- OIL & GAS
A recent survey of construction and safety professionals highlights the need to include safety management in the earliest phases of construction contracts, according to the authors of an article in this month’s Professional Safety, the journal of the American Society of Safety Engineers (ASSE).
The National Association of Women in Construction (NAWIC) and OSHA signed an agreement last week to work together to provide NAWIC members and others with information, guidance, and access to training resources that will help them protect the health and safety of workers.
Yes, respirators will be the primary PPE discussed when protecting workers against silica dust exposures. Silica dust often arises when workers are cutting, crushing, drilling, grinding or otherwise disturbing material that might loosen silica, particularly in construction and mining work.
After five consecutive years of decreases, construction deaths rose five percent last year, propelling the construction industry into the top spot in terms of work-related fatalities per industry in 2012.
Reactions to OSHA’s proposed rule to protect workers from exposure to crystalline silica have come swiftly from the EHS community, along with the industry and business sectors.
OSHA took industry and EHS professionals by surprise late Friday by announcing what some call a long-overdue proposed rule to lower worker exposure to crystalline silica – a substance that causes cancer, silicosis, chronic obstructive pulmonary disease and kidney disease in those who are exposed to it.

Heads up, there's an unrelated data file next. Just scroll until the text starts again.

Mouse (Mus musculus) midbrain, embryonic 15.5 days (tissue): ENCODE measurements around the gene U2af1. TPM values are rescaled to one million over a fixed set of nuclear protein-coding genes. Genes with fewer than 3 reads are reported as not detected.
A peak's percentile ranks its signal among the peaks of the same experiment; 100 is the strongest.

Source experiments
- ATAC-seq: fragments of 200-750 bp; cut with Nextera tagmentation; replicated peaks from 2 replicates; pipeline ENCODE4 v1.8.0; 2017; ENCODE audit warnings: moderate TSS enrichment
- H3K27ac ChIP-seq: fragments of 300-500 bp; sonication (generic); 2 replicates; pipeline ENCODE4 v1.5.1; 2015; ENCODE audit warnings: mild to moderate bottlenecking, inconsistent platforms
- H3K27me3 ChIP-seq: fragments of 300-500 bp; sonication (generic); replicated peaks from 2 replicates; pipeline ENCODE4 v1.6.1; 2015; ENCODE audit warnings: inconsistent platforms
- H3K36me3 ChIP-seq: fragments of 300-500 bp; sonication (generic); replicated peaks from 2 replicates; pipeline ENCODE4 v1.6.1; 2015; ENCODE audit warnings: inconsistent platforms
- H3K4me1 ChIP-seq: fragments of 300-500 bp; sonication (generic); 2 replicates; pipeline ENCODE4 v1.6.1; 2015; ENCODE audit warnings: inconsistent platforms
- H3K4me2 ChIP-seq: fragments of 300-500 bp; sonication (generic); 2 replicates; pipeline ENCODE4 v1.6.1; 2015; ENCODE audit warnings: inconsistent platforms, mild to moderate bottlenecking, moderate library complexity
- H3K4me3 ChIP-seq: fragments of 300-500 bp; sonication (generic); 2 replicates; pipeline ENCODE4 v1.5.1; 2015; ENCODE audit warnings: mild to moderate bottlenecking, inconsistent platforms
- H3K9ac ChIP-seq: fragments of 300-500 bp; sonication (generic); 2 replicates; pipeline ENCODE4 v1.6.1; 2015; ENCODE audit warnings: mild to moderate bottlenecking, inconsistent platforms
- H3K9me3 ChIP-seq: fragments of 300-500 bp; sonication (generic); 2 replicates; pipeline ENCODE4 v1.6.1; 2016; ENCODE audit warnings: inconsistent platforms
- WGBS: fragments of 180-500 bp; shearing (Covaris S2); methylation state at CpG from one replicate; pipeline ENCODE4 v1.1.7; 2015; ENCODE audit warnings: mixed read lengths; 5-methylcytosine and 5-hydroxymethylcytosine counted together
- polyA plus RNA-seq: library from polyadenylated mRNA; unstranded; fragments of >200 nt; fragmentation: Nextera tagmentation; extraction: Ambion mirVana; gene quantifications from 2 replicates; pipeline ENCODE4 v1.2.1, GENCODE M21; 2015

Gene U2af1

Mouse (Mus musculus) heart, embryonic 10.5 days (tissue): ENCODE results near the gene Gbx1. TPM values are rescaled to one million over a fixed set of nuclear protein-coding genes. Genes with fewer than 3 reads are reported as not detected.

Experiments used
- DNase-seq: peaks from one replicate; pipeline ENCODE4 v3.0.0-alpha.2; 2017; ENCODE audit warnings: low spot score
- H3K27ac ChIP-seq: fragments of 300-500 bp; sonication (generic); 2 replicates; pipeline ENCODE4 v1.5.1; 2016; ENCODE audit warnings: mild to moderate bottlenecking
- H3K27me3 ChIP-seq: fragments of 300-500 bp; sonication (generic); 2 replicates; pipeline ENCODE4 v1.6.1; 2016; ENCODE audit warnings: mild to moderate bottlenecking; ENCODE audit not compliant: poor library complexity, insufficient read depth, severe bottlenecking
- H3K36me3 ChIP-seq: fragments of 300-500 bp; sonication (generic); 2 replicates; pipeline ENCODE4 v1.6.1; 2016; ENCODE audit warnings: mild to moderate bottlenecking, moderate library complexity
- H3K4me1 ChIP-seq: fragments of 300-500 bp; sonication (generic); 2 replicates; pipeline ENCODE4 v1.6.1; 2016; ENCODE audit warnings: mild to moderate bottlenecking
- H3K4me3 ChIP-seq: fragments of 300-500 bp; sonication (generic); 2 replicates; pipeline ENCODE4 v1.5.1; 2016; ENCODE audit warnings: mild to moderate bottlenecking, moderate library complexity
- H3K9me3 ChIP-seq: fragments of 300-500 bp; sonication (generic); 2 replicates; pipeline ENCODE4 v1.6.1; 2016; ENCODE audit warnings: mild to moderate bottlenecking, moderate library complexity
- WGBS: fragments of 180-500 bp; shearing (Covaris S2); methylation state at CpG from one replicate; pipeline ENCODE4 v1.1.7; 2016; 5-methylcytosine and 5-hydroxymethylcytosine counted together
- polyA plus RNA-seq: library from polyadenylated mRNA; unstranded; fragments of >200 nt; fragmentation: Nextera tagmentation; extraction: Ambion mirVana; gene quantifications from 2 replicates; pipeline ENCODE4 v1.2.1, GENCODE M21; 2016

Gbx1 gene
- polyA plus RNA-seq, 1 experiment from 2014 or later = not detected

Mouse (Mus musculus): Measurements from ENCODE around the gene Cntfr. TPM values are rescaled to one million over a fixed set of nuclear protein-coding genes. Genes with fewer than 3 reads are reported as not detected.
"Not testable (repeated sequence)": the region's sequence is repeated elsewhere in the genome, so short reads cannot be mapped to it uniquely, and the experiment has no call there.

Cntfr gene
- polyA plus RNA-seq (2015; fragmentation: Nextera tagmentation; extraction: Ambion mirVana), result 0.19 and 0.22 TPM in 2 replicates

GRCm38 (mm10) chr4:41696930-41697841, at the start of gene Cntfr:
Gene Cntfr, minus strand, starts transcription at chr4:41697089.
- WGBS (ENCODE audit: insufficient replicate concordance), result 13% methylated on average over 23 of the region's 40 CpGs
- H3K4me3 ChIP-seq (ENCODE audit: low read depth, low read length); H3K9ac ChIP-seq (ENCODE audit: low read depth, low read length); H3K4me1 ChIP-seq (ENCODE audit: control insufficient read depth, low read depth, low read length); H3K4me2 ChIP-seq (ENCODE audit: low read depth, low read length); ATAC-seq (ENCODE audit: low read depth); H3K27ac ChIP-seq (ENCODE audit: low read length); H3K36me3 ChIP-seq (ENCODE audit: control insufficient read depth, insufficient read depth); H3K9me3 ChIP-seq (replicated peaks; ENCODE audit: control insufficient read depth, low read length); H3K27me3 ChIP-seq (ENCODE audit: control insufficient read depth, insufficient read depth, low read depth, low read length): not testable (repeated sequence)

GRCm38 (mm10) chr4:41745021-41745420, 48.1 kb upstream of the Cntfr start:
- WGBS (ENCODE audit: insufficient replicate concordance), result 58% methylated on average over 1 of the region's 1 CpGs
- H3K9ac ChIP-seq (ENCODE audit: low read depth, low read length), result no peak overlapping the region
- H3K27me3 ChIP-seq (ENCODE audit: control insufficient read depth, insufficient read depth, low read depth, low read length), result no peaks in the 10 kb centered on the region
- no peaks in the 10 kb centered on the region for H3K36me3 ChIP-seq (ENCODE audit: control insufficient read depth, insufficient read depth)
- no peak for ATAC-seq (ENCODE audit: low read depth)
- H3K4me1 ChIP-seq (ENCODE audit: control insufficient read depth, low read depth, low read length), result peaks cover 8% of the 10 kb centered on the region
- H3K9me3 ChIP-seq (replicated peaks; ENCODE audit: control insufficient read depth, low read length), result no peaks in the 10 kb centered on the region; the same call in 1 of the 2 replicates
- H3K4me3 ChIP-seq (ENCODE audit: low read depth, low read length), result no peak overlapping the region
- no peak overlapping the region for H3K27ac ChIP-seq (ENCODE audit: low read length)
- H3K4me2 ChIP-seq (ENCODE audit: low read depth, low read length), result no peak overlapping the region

As it has since 2002, the Illinois State Fair this year hosted a somber reminder of a transportation hazard: a wall memorializing the names of those killed in highway work zones.
More than 25% of construction workers responding to a recent survey by the Center for Construction Research and Training (CPWR) said that they had suffered a work-related injury at some point in their career that they did not report.
Unsafe construction sites now the run the risk of being “outed” on social media, thanks to a campaign that invites people to potentially unsafe circumstances and share them via social media platforms.
Electricians and all those interested in electrical safety have a new online community they can join, thanks to the National Fire Protection Association (NFPA). The new website from the NFPA, necconnect.org, is a resource for installers and contractors, designers and engineers, code enforcers, and policy makers for all things related to the NFPA 70®, National Electrical Code® (NEC®), which sets the standard for safe electrical installations in homes, businesses, industry and institutions.
Check out ISHN's new Infographic page! Learn more about worker safety through these interactive images. CLICK HERE to view the page.